Alcohol levy is a flawed plan

Long-mooted tax is another example of political gouging

The levy became law in 2010 but has yet to be enacted by Holyrood

“Outrageous” – that was the Scottish Licensed Trade Association’s reaction when Scottish Labour recently vowed to impose a ‘social responsibility levy’ on the whole of the Scottish trade.

I simply can’t improve on that verdict. It’s a fundamentally-flawed plan that’s been kicked around for over 14 years – and it deserves to be buried once and for all.

Here’s the history. When the Licensing (Scotland) Bill was progressing through the parliament back in 2005 a new provision was inserted obliging operators to meet policing and other public service costs “directly attributable” to licensed premises.

Paul Martin MSP, the architect of the plan, drew a comparison with the contribution to policing costs made by football clubs.

But the amendment was ditched in the face of strenuous opposition displaying a really welcome degree of fairness and commonsense.

The costs with which the trade would be burdened couldn’t be calculated with any degree of accuracy; and, in any event, licensed businesses already paid taxes, could expect to benefit from local services and already contributed to costs through general taxation and non-domestic rates.

That, however, was not the end of the matter.

Addressing a licensing conference in Aviemore two years later, Kenny MacAskill, then justice secretary, called for a tax on late-opening venues. And when he was addressing a Holyrood committee on licensing fees he said, “[T]here is of course a broader ethos… that runs through this debate, which is that the polluter should pay.”

The notion that the licensed trade are “polluters” is not just outrageous, it’s insulting beyond belief.

Finally, in 2010, the ‘social responsibility levy’ reached the statute book by way of the Alcohol etc. (Scotland) Act 2010.

The concept of “responsibility” was turned on its head; it appeared acceptable for licence holders to generate a certain amount of antisocial behaviour as long as they contributed to having it cleaned up.

No account was taken of licensing boards’ powers to impose effective sanctions on rogue operators, although the introduction of licensing standards officers makes it much easier to identify and monitor premises.

And while the levy was designed to “mitigate any adverse impact” on the licensing objectives it’s also liable to be imposed on holders of public entertainment and late-hours catering licences – granted under legislation that doesn’t contain any reference to those objectives.

In a now familiar way, the levy became a ‘sleeper’ provision liable to be brought into life at any time.

It was originally shoved onto the back burner with the introduction of the public health supplement in 2012 – a short-life tax on large retailers selling alcohol and tobacco that ended four years ago.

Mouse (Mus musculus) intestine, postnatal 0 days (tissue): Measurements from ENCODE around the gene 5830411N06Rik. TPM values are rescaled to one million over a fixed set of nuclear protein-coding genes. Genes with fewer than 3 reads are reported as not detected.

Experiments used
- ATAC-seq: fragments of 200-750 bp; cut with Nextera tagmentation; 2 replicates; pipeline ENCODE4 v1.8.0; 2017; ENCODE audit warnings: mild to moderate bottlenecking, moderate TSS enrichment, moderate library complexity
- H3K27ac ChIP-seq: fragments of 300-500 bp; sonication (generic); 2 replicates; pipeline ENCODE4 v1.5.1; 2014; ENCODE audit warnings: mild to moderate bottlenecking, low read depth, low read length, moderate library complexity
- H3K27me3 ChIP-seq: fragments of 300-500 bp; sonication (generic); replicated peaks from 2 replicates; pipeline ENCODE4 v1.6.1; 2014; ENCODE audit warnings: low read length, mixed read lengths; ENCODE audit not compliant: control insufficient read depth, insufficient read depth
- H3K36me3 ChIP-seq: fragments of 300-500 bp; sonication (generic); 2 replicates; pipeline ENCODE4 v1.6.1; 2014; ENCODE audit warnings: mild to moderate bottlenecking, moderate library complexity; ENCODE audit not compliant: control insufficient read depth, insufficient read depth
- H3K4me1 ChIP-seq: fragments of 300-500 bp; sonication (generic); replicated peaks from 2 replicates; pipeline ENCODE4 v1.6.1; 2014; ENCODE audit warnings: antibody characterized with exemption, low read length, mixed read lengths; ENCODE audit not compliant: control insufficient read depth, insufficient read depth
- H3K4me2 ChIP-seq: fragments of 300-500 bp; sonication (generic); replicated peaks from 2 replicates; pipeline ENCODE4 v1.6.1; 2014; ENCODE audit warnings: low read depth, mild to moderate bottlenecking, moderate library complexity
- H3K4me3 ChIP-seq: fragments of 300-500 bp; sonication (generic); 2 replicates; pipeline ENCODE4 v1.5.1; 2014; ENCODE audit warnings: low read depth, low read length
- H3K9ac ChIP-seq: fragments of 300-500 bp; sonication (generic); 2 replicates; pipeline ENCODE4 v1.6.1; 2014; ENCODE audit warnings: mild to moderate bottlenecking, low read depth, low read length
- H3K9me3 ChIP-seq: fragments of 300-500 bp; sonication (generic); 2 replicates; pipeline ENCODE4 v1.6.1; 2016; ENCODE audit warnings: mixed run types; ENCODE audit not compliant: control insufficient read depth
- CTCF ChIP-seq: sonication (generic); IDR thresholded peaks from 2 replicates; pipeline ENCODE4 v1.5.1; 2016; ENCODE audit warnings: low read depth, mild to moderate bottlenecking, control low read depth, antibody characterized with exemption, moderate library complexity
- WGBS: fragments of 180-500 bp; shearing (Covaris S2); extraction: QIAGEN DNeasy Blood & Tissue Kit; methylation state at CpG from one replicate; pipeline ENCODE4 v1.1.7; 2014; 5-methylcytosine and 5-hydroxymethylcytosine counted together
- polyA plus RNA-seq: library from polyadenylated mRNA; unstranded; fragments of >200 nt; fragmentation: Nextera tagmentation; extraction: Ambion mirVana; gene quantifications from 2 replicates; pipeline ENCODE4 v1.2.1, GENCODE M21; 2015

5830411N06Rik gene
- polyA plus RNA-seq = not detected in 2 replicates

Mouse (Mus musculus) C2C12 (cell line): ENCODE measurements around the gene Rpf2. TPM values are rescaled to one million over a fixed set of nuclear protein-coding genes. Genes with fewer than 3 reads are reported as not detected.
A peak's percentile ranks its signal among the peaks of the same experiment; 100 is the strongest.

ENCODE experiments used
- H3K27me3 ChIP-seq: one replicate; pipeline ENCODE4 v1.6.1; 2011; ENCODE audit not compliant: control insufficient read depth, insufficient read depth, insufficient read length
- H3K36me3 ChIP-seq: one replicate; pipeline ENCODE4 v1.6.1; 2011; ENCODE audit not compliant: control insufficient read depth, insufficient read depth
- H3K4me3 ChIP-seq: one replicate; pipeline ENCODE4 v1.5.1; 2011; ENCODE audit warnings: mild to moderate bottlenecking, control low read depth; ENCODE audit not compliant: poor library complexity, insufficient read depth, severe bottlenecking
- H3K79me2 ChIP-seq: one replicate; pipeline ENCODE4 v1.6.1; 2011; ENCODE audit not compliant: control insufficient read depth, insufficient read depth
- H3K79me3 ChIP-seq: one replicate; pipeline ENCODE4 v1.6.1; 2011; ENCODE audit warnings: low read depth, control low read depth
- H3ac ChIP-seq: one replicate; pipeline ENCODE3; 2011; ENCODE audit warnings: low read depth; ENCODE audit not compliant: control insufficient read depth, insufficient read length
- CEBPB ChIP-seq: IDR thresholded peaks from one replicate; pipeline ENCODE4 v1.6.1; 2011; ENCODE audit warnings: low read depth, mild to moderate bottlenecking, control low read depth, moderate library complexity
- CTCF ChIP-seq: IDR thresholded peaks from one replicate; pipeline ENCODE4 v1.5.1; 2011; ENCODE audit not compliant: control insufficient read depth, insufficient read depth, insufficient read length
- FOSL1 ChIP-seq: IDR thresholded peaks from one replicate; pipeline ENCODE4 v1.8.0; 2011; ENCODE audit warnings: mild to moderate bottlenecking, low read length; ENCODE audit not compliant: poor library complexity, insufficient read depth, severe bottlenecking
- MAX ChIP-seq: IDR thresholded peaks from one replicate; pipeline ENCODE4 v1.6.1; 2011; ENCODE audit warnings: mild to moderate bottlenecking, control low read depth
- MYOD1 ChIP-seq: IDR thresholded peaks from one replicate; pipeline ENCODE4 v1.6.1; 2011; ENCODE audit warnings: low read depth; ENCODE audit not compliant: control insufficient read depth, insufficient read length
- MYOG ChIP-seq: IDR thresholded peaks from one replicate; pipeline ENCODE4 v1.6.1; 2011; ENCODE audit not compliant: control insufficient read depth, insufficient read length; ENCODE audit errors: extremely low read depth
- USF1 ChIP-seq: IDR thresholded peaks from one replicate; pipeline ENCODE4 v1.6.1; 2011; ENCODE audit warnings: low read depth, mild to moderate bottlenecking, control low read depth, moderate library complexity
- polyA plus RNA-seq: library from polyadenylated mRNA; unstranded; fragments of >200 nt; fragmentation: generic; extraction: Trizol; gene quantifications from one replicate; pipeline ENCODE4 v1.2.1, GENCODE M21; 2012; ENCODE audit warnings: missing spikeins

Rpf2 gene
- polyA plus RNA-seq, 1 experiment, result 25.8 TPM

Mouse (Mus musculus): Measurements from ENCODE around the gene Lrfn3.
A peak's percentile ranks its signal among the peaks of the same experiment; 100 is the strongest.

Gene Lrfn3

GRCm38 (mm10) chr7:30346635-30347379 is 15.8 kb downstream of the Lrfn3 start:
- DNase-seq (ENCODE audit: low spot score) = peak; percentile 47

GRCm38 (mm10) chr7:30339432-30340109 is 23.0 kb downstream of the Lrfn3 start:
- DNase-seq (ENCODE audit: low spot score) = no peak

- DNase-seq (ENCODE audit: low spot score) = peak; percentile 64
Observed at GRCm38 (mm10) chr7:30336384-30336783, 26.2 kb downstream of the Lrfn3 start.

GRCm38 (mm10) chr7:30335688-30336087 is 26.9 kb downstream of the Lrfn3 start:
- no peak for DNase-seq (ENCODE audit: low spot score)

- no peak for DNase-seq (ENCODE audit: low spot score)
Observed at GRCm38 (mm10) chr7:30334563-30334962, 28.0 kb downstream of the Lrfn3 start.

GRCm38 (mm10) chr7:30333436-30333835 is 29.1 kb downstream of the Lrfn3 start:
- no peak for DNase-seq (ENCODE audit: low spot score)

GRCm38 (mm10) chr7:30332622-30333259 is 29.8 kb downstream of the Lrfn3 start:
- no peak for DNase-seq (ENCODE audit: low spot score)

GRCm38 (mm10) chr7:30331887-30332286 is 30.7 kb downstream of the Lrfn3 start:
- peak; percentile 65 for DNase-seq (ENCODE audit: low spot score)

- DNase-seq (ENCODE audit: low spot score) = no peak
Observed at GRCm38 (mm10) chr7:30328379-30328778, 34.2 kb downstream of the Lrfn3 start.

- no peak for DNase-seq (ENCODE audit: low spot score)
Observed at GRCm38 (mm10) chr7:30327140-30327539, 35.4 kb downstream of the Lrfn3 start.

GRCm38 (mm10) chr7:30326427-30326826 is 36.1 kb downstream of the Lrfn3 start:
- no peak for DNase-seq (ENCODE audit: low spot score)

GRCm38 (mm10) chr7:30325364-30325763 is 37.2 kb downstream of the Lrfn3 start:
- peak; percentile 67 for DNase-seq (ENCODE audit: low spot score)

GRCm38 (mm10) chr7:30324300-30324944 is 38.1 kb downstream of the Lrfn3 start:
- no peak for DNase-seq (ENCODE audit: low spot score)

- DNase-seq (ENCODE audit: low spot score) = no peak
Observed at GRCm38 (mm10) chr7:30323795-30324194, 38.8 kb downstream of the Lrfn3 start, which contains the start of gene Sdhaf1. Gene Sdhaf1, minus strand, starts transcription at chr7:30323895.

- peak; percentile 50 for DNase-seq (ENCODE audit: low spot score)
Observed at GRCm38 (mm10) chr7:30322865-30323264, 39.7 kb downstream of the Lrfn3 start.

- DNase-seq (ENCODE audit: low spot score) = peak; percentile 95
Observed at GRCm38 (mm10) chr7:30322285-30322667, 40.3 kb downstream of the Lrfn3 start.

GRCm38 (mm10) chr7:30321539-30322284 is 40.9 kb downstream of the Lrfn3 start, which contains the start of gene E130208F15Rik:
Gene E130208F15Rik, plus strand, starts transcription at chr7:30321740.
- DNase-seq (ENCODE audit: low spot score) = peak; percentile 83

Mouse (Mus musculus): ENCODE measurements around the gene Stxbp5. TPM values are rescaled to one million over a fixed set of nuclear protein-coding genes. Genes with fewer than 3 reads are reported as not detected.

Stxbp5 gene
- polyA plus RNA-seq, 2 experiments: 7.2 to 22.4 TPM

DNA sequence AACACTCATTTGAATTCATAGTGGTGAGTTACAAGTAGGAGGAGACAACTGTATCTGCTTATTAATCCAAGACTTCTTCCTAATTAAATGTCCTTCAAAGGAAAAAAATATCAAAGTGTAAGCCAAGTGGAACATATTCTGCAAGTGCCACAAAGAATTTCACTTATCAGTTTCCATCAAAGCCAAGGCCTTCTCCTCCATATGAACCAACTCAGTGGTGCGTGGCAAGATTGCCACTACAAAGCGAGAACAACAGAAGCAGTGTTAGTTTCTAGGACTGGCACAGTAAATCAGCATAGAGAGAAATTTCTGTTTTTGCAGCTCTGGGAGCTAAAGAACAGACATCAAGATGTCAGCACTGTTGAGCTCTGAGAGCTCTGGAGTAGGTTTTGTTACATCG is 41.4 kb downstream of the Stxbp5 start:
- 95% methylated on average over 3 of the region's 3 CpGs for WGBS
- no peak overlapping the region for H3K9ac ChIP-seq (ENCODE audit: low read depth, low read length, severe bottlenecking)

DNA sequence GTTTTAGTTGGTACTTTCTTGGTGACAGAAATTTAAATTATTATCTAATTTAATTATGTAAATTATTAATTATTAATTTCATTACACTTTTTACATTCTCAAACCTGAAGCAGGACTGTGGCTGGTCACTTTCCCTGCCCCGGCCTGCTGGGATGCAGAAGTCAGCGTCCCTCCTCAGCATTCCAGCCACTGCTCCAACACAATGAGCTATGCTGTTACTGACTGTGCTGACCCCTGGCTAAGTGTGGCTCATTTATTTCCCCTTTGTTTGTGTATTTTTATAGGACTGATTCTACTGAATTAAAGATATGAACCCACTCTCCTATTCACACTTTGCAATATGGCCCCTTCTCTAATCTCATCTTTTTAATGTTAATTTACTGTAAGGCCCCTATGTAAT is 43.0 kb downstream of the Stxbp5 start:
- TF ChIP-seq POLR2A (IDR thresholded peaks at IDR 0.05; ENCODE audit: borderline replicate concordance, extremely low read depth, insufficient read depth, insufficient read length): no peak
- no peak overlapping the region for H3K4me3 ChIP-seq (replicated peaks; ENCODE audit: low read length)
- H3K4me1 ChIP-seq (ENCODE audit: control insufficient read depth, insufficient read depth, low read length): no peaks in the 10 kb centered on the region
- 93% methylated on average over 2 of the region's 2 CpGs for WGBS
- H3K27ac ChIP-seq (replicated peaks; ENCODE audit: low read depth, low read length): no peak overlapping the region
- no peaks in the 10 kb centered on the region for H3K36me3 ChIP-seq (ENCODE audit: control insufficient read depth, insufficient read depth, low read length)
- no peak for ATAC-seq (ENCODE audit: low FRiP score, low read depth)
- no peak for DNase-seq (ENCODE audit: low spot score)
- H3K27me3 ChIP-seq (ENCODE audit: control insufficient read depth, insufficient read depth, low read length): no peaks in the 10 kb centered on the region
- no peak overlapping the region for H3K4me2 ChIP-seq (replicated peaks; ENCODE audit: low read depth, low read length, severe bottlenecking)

In 2016, Shona Robison, then health secretary, made some non-committal noises about implementation but the measure has continued to gather dust.

Now, Scottish Labour has vowed to introduce its own levy on the trade if it gets into power.

Speaking at the party’s annual conference, health spokeswoman Monica Lennon set out a plan to rake in over £100 million of annual revenue by imposing a tax on each unit of alcohol sold. The cash raised would be invested in health services.

Looking at the current political landscape, it would be safe to say that the chances of Scottish Labour being able to put the necessary legislation through Holyrood look very remote.

But here’s another illustration of politicians intent on milking cash from businesses not only burdened with a grossly unfair business rates system, but also facing tourist tax legislation and a significant increase in PPL fees that may well spell the end for small venues – as well as the social responsibility levy when it’s brought out of hibernation.

There is, however, one cash-raising possibility that’s bound to be greeted enthusiastically by the on-trade.

If early indicators are correct and it transpires that minimum pricing is boosting the coffers of supermarkets and convenience stores, it’s not hard to imagine the levy being adapted for use as a windfall tax on off-sales outlets.

Jack Cummins is one of Scotland’s leading licensing lawyers. Every month he writes on licensing law and answers readers’ questions in SLTN.

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Jack Cummins is unable to enter into personal correspondence on readers’ questions. The advice offered in SLTN is published for information only. No responsibility for loss occasioned by persons acting or refraining from action as a result of material contained in SLTN can be accepted by the author or publisher.